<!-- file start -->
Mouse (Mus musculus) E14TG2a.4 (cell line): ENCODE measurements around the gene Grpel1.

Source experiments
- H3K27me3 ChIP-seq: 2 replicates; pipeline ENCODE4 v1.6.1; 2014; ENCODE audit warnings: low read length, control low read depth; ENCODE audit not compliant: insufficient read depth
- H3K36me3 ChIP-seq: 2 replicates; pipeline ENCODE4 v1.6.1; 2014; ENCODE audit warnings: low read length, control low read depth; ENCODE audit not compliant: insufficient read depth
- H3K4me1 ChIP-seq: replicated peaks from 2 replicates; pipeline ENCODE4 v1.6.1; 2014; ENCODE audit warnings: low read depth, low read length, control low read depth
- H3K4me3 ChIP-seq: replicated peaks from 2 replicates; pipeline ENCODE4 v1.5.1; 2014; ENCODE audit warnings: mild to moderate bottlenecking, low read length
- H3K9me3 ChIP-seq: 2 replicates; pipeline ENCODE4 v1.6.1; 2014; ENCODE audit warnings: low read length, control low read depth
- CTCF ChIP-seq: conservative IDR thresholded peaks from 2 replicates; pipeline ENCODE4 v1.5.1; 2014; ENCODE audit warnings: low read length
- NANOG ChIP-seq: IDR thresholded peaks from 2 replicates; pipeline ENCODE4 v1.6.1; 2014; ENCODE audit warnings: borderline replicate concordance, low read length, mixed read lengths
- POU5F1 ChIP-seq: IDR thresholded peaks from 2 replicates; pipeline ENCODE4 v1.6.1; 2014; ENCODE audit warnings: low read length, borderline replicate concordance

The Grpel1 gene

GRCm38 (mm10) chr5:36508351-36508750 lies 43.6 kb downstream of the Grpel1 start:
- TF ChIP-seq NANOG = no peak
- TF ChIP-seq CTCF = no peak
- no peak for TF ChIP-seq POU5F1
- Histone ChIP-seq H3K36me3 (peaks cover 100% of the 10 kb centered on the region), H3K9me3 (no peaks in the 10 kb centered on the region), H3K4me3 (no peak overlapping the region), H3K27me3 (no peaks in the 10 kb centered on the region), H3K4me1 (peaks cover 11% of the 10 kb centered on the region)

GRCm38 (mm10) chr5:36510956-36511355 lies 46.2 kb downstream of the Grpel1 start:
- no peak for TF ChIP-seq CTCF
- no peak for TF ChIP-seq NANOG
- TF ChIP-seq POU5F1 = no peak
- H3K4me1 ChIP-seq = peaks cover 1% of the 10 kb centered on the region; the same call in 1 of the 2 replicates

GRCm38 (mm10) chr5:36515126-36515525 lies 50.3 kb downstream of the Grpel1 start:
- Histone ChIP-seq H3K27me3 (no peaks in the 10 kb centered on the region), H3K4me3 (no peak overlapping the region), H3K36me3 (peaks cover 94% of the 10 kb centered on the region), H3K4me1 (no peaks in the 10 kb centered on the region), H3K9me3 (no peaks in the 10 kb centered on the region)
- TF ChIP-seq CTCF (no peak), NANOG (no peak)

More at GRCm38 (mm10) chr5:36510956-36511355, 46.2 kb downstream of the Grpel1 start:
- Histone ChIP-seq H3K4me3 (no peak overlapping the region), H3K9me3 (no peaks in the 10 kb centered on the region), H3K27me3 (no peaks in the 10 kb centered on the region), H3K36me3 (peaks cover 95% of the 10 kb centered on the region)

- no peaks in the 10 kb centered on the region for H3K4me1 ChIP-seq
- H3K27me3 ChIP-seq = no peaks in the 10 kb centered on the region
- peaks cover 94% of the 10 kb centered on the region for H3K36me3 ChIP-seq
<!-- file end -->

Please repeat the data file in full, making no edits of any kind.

Mouse (Mus musculus) E14TG2a.4 (cell line): ENCODE measurements around the gene Grpel1.

Source experiments
- H3K27me3 ChIP-seq: 2 replicates; pipeline ENCODE4 v1.6.1; 2014; ENCODE audit warnings: low read length, control low read depth; ENCODE audit not compliant: insufficient read depth
- H3K36me3 ChIP-seq: 2 replicates; pipeline ENCODE4 v1.6.1; 2014; ENCODE audit warnings: low read length, control low read depth; ENCODE audit not compliant: insufficient read depth
- H3K4me1 ChIP-seq: replicated peaks from 2 replicates; pipeline ENCODE4 v1.6.1; 2014; ENCODE audit warnings: low read depth, low read length, control low read depth
- H3K4me3 ChIP-seq: replicated peaks from 2 replicates; pipeline ENCODE4 v1.5.1; 2014; ENCODE audit warnings: mild to moderate bottlenecking, low read length
- H3K9me3 ChIP-seq: 2 replicates; pipeline ENCODE4 v1.6.1; 2014; ENCODE audit warnings: low read length, control low read depth
- CTCF ChIP-seq: conservative IDR thresholded peaks from 2 replicates; pipeline ENCODE4 v1.5.1; 2014; ENCODE audit warnings: low read length
- NANOG ChIP-seq: IDR thresholded peaks from 2 replicates; pipeline ENCODE4 v1.6.1; 2014; ENCODE audit warnings: borderline replicate concordance, low read length, mixed read lengths
- POU5F1 ChIP-seq: IDR thresholded peaks from 2 replicates; pipeline ENCODE4 v1.6.1; 2014; ENCODE audit warnings: low read length, borderline replicate concordance

The Grpel1 gene

GRCm38 (mm10) chr5:36508351-36508750 lies 43.6 kb downstream of the Grpel1 start:
- TF ChIP-seq NANOG = no peak
- TF ChIP-seq CTCF = no peak
- no peak for TF ChIP-seq POU5F1
- Histone ChIP-seq H3K36me3 (peaks cover 100% of the 10 kb centered on the region), H3K9me3 (no peaks in the 10 kb centered on the region), H3K4me3 (no peak overlapping the region), H3K27me3 (no peaks in the 10 kb centered on the region), H3K4me1 (peaks cover 11% of the 10 kb centered on the region)

GRCm38 (mm10) chr5:36510956-36511355 lies 46.2 kb downstream of the Grpel1 start:
- no peak for TF ChIP-seq CTCF
- no peak for TF ChIP-seq NANOG
- TF ChIP-seq POU5F1 = no peak
- H3K4me1 ChIP-seq = peaks cover 1% of the 10 kb centered on the region; the same call in 1 of the 2 replicates

GRCm38 (mm10) chr5:36515126-36515525 lies 50.3 kb downstream of the Grpel1 start:
- Histone ChIP-seq H3K27me3 (no peaks in the 10 kb centered on the region), H3K4me3 (no peak overlapping the region), H3K36me3 (peaks cover 94% of the 10 kb centered on the region), H3K4me1 (no peaks in the 10 kb centered on the region), H3K9me3 (no peaks in the 10 kb centered on the region)
- TF ChIP-seq CTCF (no peak), NANOG (no peak)

More at GRCm38 (mm10) chr5:36510956-36511355, 46.2 kb downstream of the Grpel1 start:
- Histone ChIP-seq H3K4me3 (no peak overlapping the region), H3K9me3 (no peaks in the 10 kb centered on the region), H3K27me3 (no peaks in the 10 kb centered on the region), H3K36me3 (peaks cover 95% of the 10 kb centered on the region)

- no peaks in the 10 kb centered on the region for H3K4me1 ChIP-seq
- H3K27me3 ChIP-seq = no peaks in the 10 kb centered on the region
- peaks cover 94% of the 10 kb centered on the region for H3K36me3 ChIP-seq